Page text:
Since airing, the episode has received positive reviews from critics. The authors of the book I Can't Believe It's a Bigger and Better Updated Unofficial Simpsons Guide, Warren Martyn and Adrian Wood, thought well of the episode, saying, "A fun episode, where you root for Bart and, unusually, Nelson - all the way through. Homer is just too stupid for words, but that's excusable because we finally see Ned Flanders lose it, big time!" In 2011, Keith Plocek of LA Weekly's Squid Ink blog named the scene in which Homer tries to purchase "beer that has candy floating in it" (which Homer calls skittlebrau) at the Kwik-E-Mart as the fourth best food moment on the show.
- Martyn, Warren; Wood, Adrian (2000). "Bart Star". BBC. Retrieved 2007-11-11.
- Gimple, Scott (1999). The Simpsons Forever!: A Complete Guide to Our Favorite Family ...Continued. Harper Collins Publishers. p. 17. ISBN 0-06-098763-4.
- "Bart Star". The Simpsons.com. Retrieved on November 11, 2007.
- Cary, Donick (2006). The Simpsons season 9 DVD commentary for the episode "Bart Star" (DVD). 20th Century Fox.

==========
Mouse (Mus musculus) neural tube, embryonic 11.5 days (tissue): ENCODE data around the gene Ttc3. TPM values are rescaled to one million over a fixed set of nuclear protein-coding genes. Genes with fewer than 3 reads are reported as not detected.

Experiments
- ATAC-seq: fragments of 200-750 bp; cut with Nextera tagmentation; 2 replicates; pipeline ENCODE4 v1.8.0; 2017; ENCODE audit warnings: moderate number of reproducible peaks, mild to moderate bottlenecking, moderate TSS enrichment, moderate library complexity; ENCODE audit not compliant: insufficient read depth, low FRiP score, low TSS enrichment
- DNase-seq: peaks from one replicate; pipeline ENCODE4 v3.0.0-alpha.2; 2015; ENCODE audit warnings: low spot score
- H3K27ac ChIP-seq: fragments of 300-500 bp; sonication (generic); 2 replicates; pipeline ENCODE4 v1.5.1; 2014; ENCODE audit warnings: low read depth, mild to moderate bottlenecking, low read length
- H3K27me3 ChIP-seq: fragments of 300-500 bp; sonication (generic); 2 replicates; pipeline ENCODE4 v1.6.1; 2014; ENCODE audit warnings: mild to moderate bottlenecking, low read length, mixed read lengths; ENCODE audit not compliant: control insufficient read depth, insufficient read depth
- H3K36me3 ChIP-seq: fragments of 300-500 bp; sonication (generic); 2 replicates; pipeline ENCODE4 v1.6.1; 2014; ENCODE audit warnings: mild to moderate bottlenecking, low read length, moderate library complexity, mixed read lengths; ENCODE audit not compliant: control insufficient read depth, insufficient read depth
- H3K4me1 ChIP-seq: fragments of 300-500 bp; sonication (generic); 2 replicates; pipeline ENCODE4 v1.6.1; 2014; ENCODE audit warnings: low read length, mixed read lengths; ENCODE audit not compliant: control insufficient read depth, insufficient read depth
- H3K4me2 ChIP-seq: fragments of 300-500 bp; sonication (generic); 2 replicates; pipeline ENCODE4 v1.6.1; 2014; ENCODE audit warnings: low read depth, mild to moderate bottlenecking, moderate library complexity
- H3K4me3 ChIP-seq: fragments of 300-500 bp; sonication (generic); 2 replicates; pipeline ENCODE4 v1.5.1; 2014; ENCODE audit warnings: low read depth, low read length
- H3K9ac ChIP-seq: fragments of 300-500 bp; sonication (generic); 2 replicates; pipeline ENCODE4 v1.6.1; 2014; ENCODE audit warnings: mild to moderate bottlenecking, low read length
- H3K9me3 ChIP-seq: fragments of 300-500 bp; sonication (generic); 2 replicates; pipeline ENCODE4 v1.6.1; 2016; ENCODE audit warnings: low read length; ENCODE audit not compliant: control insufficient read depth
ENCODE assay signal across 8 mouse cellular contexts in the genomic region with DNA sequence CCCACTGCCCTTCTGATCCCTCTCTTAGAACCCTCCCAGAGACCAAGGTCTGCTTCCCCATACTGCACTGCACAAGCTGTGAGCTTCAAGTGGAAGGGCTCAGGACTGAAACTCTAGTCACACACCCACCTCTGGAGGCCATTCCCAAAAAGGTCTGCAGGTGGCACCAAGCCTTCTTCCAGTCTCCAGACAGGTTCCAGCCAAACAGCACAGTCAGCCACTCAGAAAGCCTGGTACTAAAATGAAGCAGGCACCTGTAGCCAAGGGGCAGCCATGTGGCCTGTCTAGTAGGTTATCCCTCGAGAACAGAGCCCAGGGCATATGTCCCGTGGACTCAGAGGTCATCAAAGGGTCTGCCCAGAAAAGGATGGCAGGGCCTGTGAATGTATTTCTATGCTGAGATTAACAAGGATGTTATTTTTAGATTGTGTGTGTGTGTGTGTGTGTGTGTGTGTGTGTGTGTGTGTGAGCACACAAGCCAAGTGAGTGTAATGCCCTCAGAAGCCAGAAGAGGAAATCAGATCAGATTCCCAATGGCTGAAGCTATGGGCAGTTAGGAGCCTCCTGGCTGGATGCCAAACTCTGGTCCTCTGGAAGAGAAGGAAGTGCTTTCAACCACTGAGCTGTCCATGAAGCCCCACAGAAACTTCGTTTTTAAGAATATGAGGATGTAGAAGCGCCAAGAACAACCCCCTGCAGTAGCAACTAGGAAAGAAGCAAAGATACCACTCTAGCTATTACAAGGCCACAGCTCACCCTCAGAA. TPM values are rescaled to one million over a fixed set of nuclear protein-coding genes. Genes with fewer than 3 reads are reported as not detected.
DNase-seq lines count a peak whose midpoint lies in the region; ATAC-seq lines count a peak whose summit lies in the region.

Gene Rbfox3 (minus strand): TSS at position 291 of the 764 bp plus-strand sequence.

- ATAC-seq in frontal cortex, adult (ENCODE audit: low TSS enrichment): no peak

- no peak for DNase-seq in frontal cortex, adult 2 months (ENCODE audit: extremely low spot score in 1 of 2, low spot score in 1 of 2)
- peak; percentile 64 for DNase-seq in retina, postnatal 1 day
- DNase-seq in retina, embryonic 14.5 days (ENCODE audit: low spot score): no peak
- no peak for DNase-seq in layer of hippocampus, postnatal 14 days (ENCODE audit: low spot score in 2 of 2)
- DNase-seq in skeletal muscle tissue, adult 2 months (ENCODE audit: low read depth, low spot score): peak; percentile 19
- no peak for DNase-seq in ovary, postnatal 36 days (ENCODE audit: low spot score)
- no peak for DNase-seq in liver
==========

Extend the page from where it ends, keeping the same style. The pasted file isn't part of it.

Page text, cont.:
- Scully, Mike (2006). The Simpsons season 9 DVD commentary for the episode "Bart Star" (DVD). 20th Century Fox.
- Meyer, George (2006). The Simpsons season 9 DVD commentary for the episode "Bart Star" (DVD). 20th Century Fox.
- Castellaneta, Dan (2006). The Simpsons season 9 DVD commentary for the episode "Bart Star" (DVD). 20th Century Fox.
- Cartwright, Nancy (2006). The Simpsons season 9 DVD commentary for the episode "Bart Star" (DVD). 20th Century Fox.
- "Sports Figures on The Simpsons". Sports Illustrated (CNN). 2011. Retrieved 2011-07-16.
- Associated Press (November 13, 1997). "CBS soars to top on 'angel' wings". Sun-Sentinel. p. 4E.
- Plocek, Keith (2011-11-11). "Top 10 Simpsons Food Episodes: Tomacco Ribwich with a Side of Guatemalan Insanity Peppers + Skittlebrau". Squid Ink (LA Weekly). Retrieved 2011-11-12.
- Polcino, Dominic (2006). The Simpsons season 9 DVD commentary for the episode "Bart Star" (DVD). 20th Century Fox.
|Wikiquote has quotations related to: "Bart Star"|